Life’s biggest lessons always seem to come out of the biggest mistakes, and the riskiest decisions. They’re the type of lesson that can pack a wallop — in growing pains, but also in richness of what we learn about ourselves and others.
I remember the night well. I’d allowed Cooper, who was on the tail end of 9 years old, to download the popular game, Clash of Clans, on my phone.
“Is it free?” I asked. I watched him download and install it, and saw that he would pay in the annoyance of having to see advertisements.
That evening, the game sucked him into its tiny world where he built his clan, storing goods and waging wars. He disappeared into his bedroom until I had decided enough was enough, and retrieved my phone.
Weeks later, the phone bill arrived. My heart palpitated upon seeing my bill was quadruple the normal amount. I immediately called. The customer service representative sympathetically informed me that $250 worth of in-app purchases — bags of virtual jewels to improve his game — had been purchased by my son during just an hour or so of clan wars.
In that odd state of “I’m too mad to be anything but calm,” I informed my poor son of the price tag of his misdeed.
Shocked. Stricken. Panicked. Mortified. Those words begin to describe his angst. “That was real money?” he wailed. Today’s video games offer many opportunities to buy upgrades — using both fake “money” earned during the game or charging to a saved credit card — or in this case, my phone bill.
With dramatic flair, he announced, “I don’t deserve to live. You should kill me.” I denied that request, sure a less violent and more legal agreement could be reached. He returned to his bedroom, miserable. Soon, he came to me, clutching a wad of cash. Every last penny of his birthday money — a sum which only paid half his debt, was shoved in front of me. He then set to work cleaning and mowing. Finally, I told him his debt was paid, that I’d help with the rest. I pointed out that at least part of the blame fell on me as the responsible adult, and we could call it even.
Months passed. I contacted Clash of Clans, and their uber-friendly but completely unhelpful customer service people had me jumping through hoops, pledging their commitment to make me happy, yet I felt the money getting further and further away.
Then, one day I received an email from Google Play — the service through which the games were billed. It turns out that the Federal Trade Commission had my back, along with the backs of all the other families whose kids had racked up over $19 million in in-app purchases. According to the settlement, I would be refunded the entire amount.
Finally, my check arrived. Oh, wait, I say “my” check, but in reality, well over half of that money was my son’s, right? His birthday money. Arguably, he even earned a big chunk of the rest of it through housework. And after all, if the FTC didn’t think Google Play had a right to charge parents for in-app purchases made by their children, how could I argue that I had a right to charge my child for that same purchase?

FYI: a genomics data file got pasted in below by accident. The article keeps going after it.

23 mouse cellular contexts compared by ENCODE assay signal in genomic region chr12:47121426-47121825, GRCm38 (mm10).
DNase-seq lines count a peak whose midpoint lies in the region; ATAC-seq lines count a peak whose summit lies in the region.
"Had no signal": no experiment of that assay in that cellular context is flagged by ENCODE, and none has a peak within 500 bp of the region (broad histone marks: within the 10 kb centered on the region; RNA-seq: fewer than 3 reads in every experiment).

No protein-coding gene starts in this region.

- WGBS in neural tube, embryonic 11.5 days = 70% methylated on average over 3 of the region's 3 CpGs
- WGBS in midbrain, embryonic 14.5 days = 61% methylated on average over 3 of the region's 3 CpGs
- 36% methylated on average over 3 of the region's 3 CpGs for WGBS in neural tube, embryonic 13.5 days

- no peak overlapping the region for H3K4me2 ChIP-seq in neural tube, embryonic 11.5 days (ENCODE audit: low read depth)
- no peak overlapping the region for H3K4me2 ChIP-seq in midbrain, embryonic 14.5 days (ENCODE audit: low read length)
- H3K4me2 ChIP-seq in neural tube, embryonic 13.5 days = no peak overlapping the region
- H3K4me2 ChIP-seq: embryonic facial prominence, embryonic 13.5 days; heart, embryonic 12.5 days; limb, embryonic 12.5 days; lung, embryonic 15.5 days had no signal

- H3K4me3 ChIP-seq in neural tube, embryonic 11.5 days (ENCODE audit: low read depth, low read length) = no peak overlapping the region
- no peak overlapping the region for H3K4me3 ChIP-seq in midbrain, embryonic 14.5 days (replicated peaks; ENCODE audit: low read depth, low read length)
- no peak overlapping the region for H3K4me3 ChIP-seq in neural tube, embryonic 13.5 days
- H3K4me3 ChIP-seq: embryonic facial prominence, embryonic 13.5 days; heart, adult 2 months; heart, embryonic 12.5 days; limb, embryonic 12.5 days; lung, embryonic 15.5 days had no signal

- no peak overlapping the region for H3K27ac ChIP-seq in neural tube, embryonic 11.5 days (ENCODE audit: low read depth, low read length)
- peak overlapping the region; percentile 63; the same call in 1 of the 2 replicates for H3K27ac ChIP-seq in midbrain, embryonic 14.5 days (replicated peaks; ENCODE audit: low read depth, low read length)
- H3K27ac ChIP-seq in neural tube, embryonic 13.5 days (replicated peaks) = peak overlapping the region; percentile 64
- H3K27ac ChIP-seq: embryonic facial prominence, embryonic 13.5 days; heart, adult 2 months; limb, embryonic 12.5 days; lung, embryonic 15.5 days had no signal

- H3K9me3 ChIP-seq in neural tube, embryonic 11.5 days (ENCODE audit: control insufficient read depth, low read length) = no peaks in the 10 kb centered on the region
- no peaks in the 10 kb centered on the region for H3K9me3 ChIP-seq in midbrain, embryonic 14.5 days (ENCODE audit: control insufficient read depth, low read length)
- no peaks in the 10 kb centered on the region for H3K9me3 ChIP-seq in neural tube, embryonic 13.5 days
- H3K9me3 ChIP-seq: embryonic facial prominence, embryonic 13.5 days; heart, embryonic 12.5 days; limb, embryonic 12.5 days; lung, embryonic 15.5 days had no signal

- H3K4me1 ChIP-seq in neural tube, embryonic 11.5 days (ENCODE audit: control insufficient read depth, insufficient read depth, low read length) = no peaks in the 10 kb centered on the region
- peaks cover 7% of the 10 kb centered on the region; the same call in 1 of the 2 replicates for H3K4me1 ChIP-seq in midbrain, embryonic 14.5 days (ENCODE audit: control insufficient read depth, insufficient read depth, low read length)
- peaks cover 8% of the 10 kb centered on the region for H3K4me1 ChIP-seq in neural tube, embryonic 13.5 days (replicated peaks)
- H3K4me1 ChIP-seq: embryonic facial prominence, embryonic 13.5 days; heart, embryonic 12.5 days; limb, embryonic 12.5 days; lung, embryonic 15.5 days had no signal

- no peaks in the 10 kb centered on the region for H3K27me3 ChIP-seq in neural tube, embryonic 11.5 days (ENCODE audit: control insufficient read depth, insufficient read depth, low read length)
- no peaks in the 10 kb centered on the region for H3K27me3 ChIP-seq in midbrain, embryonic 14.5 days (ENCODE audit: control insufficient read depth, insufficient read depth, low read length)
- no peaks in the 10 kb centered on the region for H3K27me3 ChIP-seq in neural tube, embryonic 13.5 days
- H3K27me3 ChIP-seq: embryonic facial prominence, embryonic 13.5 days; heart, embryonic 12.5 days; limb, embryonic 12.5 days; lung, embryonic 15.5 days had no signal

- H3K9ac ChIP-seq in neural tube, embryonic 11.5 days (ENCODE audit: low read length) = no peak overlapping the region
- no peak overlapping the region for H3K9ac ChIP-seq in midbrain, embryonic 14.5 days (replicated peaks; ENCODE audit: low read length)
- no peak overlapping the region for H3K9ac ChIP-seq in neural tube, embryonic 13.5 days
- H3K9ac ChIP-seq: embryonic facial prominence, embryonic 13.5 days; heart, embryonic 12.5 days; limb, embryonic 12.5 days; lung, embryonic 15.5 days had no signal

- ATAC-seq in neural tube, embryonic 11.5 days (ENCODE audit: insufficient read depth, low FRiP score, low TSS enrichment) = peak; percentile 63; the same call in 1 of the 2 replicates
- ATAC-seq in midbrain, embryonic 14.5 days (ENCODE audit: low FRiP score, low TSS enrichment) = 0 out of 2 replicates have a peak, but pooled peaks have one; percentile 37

What would we do? Four possibilities came to mind: 1) give the money back to him; 2) split it with him; 3) put it in his savings account but not tell him about it; 4) just keep it. He’d be none the wiser, right?
I decided to pose the question on Facebook. What would my friends do, and why?
It’s a risky proposition to ask the general population for parenting advice. Yet, if you have friends who can agree to disagree, you can see the matter from many different perspectives. It wasn’t so much that my husband and I couldn’t make a good decision, but more a matter of entertainment. A social experiment, even, in which I’d surely hear some good advice.
The discussion was lively. Schools of thought on discipline arose. What’s the priority, justice or the lesson? Is learning a lesson the by-product of the process, or is it tied to the consequence? Would we show weakness or grace by returning the money to him? Are we more concerned about teaching that we’re fully responsible for our errors, or by allowing silver linings?
In the end, a gentle reminder from my kids’ former principal provided direction. He reminded me that I’ve raised a great kid, and that given full information and the chance to decide, Cooper would make a good choice. It was a bit risky — to open the discussion and see how strong his morals had been woven. Shouldn’t the adults make the decision? But here was a man with far more experience growing kids than I will ever have. My husband and I would take the risk.
I explained the settlement — and that the billing had been deemed shady and unfair. I asked Cooper what he thought should be done with the money.
He thought quietly, then said, “I think you should keep it. I did something wrong, and I deserve a consequence.” (The sense of balance and justice is strong with that one.)
I must say, though, it does not sit well with me to not return that money. It belongs to him, fair and square. I don’t want him to grow up self-punishing, but I want him to maintain his integrity.
I recently found this definition of integrity: Doing the right thing, even when you don’t have to.
This tested the integrity of both of us. I didn’t have to give him the money — or even tell him about it. He certainly didn’t have to refuse it.
I will keep that money safe and sound. There are more lessons to be learned with that $250. I look forward to the day when there is something he wants, and I can hand it over to him, no strings attached. On that day, we can talk about the lessons of grace and forgiveness.
Overland Park mom and freelancer Emily Parnell writes regularly for 913 Diversions.